2014-2015 Research Grant Awards

The LuMind Foundation announces the award of $1.1 million in funding for six new LuMind Research Grants, propelling Down syndrome cognition research. The latest recipients of LuMind Foundation grant funding are researchers at Johns Hopkins School of Medicine, Emory University School of Medicine, University of California San Diego School of Medicine, University of Arizona, Stanford University and VA Palo Alto Health Care System.

LuMind Foundation has allocated $10.5 million in research grants since our founding in 2004.

For more detailed descriptions of the research projects, please click here.

Johns Hopkins University School of Medicine

$175,000 LuMind Research Center Grant, “A Down Syndrome Center for Fundamental Research-Cognition,” awarded to Dr. Roger Reeves, Principal Investigator, and Co- Principal Investigators Drs. David Foster and Paul Worley
Comprising multiple projects, these researchers are continuing to explore the mechanism by which a single dose treatment of SAG (an SHH growth factor-like drug) given to a mouse model of Down syndrome early in life completely restores cerebellar development and improves hippocampal function involving learning and memory associated with the developmental intellectual disability in Ds. A second study is investigating the role of altered regulation of a gene involved in synaptic plasticity related to cognition and brain network dysfunction in Alzheimer’s disease and Ds and the identification of potential new therapeutic targets. A third study concerns the development and application of a new method for real-time analysis of brain signaling that correlate with cognitive function, learning and memory which could accelerate the evaluation of the effectiveness of new drug in mouse models of Ds.

Emory University School of Medicine

$210,000 LuMind Research Center Grant, “The Down Syndrome Cognition Project,”  awarded to Drs. Stephanie Sherman (Emory) and Roger Reeves (Johns Hopkins), Principal Investigators, and  Co- Principal Investigators at eight additional institutions:  Kennedy Krieger Institute, University of Arizona, University of California Davis/MIND Institute, University of Pittsburgh, Oregon Health and Science University, Children’s National Medical Center Washington DC, University of Pennsylvania/ Children’s Hospital of Philadelphia, Waisman Center/University of Wisconsin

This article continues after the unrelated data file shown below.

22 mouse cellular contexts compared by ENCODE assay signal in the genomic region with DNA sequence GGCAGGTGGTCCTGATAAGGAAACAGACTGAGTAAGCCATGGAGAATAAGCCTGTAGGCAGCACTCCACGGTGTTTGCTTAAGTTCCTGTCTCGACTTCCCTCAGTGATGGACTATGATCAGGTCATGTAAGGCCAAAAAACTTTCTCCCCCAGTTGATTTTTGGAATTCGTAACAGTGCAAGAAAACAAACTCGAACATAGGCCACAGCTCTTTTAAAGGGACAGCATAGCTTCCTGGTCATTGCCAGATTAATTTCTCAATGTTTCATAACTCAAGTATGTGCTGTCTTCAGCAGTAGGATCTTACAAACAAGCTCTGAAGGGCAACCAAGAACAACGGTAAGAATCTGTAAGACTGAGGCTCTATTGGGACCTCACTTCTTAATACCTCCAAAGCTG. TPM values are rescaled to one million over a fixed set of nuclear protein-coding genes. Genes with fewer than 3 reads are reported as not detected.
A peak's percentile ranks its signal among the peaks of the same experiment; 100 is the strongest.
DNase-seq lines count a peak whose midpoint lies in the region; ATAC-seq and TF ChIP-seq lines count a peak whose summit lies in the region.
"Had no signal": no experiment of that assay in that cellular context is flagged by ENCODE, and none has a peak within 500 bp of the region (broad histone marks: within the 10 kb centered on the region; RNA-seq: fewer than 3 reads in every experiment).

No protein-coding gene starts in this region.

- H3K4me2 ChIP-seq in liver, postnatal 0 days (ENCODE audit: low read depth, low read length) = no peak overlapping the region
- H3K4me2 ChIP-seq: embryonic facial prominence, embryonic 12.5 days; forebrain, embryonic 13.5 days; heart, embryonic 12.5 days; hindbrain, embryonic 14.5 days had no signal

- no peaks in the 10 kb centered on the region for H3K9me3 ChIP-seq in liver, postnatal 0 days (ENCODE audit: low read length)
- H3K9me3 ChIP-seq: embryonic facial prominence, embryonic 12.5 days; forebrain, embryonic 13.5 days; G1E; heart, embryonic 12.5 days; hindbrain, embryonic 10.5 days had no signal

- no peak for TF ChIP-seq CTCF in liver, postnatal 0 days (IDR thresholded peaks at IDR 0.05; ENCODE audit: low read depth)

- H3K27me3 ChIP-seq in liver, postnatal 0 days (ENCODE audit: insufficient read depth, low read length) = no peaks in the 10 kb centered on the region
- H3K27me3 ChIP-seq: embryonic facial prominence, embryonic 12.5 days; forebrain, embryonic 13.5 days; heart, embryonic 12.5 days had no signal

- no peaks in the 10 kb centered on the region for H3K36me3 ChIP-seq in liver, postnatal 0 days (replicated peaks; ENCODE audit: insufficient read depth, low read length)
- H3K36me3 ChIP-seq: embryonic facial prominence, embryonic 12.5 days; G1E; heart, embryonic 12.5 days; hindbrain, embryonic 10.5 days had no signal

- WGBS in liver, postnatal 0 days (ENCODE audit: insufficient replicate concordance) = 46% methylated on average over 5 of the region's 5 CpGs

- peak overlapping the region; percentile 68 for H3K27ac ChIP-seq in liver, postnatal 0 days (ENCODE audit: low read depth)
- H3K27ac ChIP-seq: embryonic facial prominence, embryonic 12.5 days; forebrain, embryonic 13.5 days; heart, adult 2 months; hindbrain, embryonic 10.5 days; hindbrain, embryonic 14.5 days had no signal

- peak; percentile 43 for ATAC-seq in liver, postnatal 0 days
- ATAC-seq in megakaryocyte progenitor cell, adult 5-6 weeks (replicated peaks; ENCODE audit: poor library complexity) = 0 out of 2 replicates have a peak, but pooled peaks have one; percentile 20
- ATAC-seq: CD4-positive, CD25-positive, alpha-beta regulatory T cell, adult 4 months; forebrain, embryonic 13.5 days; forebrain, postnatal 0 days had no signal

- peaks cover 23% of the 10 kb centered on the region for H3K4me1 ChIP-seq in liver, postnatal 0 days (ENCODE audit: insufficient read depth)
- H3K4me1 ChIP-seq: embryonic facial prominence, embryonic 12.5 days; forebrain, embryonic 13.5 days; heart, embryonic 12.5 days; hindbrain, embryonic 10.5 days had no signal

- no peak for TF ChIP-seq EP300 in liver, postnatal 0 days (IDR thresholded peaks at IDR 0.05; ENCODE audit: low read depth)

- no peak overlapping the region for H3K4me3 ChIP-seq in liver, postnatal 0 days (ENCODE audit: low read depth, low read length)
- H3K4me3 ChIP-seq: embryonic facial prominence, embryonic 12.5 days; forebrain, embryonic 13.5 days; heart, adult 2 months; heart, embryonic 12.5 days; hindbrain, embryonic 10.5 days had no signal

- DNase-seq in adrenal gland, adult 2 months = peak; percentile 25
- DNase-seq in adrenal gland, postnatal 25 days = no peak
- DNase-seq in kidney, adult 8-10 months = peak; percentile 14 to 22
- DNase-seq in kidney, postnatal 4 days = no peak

The research goals of The Down Syndrome Cognition Project (DSCP) are to understand the genetic contribution to the substantial variation in cognitive ability among individuals with Down syndrome using the Arizona Cognitive Test Battery (ACTB), identify targets for therapeutic interventions and establish a network of collaborating clinical sites as an initial scaffold for a clinical trials network. This research is further developing and building on components of critical importance for a DS phenotype-specific research database and associated biorepository, advancing validation of the ACTB as specific new biomedical standard and critical efficacy assessment component in clinical trials, expanding clinical sites and facilitating increased DS-Connect registration.

University of California San Diego School of Medicine

$235,000 LuMind Research Center Grant, “Defining the genes and mechanisms and treatments for neurodevelopmental and neurodegenerative causes of cognitive dysfunction in Down syndrome,” awarded to Dr. William Mobley, Principal Investigator and Co- Principal Investigator Drs. Belichenko, Kleschevnikov, Wu, Wagner, Singhal and R. Capone.
When Dr. Mobley served as the Director of the Down Syndrome Research and Treatment Center at Stanford, he and his colleagues identified that the over-expression of the APP gene, which is located on the human 21st chromosome, is associated with impaired cognition and Alzheimer’s disease neuropathology in mouse models of Down syndrome. Follow-on research in this project continues at UCSD as investigators work to identify and investigate compounds that can regulate the proteins produced by the APP gene. Further studies focus on identification of additional over-expressed chromosome 21 genes involved in the age-dependent development of Alzheimer’s disease related to endosomal signaling dysfunction in nerve cells and their role in neurodegeneration and cognitive dysfunction in mouse DS models which may lead to the identification of new drug targets, potential drugs, and therapeutic strategies to improve cognition.